With extra time looking inevitable between defending World Cup champion Japan and England, a heartbreaking play left Commonwealth Stadium in silence.
With barely 90 seconds remaining until referee Anna-Maria Keighley blew her whistle to signal extra time, English defender Laura Bassett found herself in a defender’s worst nightmare. Japan regained possession and looked for a final opportunity to score, causing the center back to sprint back to defend her own net. Facing her own goal and unsure where the Japanese forward was, Bassett made a play on the crossed ball by Nahomi Kawasumi. The end result saw the ball deflect inside the crossbar and past a diving Karen Bardsley, giving Japan the 2-1 victory.
When the final whistle blew moments later, Bassett dropped to the ground inconsolable and was immediately surrounded by her teammates and head coach Mark Sampson.
“Laura Bassett is devastated after the own goal, but without her we wouldn’t have been in this semifinal,” Sampson said. “It was a horrible moment, but you just have to look at how the team has supported her to understand that she’ll be able to get over it. I can’t really talk about the match right now, but I can talk about my team, who have sacrificed so much, and who have given sweat, blood and tears, while continuing to smile throughout. The players deserve to go back home as heroes.”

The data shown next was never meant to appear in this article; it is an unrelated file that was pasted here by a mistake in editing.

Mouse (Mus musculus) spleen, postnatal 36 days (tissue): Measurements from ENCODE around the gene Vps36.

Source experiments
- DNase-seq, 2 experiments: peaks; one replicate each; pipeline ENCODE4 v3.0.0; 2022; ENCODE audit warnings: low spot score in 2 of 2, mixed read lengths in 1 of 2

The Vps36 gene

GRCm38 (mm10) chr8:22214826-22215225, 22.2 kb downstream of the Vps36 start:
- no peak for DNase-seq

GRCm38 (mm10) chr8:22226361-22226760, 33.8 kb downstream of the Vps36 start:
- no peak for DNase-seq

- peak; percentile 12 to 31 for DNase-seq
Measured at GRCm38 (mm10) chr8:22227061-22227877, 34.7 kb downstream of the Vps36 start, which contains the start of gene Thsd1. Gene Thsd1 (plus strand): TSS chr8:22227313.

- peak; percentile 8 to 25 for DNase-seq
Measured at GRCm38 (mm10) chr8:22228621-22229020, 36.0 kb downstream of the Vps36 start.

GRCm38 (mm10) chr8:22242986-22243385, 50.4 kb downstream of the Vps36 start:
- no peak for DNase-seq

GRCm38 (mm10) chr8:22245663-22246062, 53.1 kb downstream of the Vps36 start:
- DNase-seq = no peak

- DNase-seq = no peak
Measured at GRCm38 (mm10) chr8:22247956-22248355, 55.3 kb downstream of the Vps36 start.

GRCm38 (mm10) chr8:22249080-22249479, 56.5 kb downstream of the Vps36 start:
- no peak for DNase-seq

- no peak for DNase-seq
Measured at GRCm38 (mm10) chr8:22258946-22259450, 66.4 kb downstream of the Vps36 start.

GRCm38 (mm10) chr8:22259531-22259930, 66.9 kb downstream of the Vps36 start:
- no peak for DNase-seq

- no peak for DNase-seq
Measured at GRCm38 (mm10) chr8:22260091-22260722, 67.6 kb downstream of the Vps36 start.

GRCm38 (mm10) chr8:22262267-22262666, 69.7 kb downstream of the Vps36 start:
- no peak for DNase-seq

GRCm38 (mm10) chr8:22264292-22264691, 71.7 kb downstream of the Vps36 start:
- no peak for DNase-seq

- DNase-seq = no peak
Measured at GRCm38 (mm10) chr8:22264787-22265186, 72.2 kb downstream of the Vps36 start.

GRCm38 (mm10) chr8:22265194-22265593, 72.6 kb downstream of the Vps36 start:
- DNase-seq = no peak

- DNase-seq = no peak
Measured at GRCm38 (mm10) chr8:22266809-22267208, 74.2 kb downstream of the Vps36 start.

In a match that seemed destined for penalty kicks, it was a pair of kicks from the spot that provided the only offense in the opening half. As has been with this World Cup so far, both were seen as questionable.
Looking to chase down a ball played over the England defensive line, Saori Ariyoshi’s poor first touch caused her to slow down at the edge of the box. Defender Claire Rafferty ended up pushing the Japanese forward, causing the New Zealand referee to point to the penalty spot. While many argued that the foul might have been just outside the 18-yard-box, Aya Miyama stepped up and gave Japan the 1-0 lead in the 33rd minute.
Looking for an equalizer, England earned its own controversial call for a penalty kick. Off a corner kick served in by captain Fara Williams, the ball ended up at the feet of Steph Houghton. Houghton turned to make a play in the box and was touched by Yuki Ogimi inside the box. While it looked like Houghton might have embellished the foul, Keighley awarded the penalty kick that Williams buried past a diving Ayumi Kaihori.
The win for Japan pushes the team into their second-consecutive World Cup final, and waiting will be the United States. Despite beating the U.S. in penalty kicks in the 2011 final, the Americans got revenge in the Gold Medal match at the 2012 Olympics. Japan’s win pushes its World Cup winning streak to nine matches, with its last defeat coming to England in the final group stage match in 2011.
Japan vs. England
July 1, 2015 – Commonwealth Stadium, Edmonton
Scoring by Period 1 2 F
Japan 1 1 2
England 1 0 1
JPN: Aya Miyama (PEN) 33′
ENG: Fara Williams (PEN) 40′
JPN: Laura Bassett (Own Goal) 90′ +2
ENG: Claire Rafferty (caution) 31′
JPN: Yuki Ogimi (caution) 90′
JPN: Ayumi Kaihori, Azusa Iwashimizu, Saki Kumagai, Aya Sameshima, Mizuho Sakaguchi, Aya Miyama, Nahomi Kawasumi, Shinobu Ohno (Mana Iwabuchi, 70′), Rumi Utsugi, Yuki Ogimi, Saori Ariyoshi
ENG: Karen Bardsley, Claire Rafferty, Fara Williams (Karen Carney, 86′), Steph Houghton, Laura Bassett, Jill Scott, Jade Moore, Lucy Bronze (Alex Scott, 75′), Katie Chapman, Toni Duggan, Jodie Taylor (Ellen White, 60′)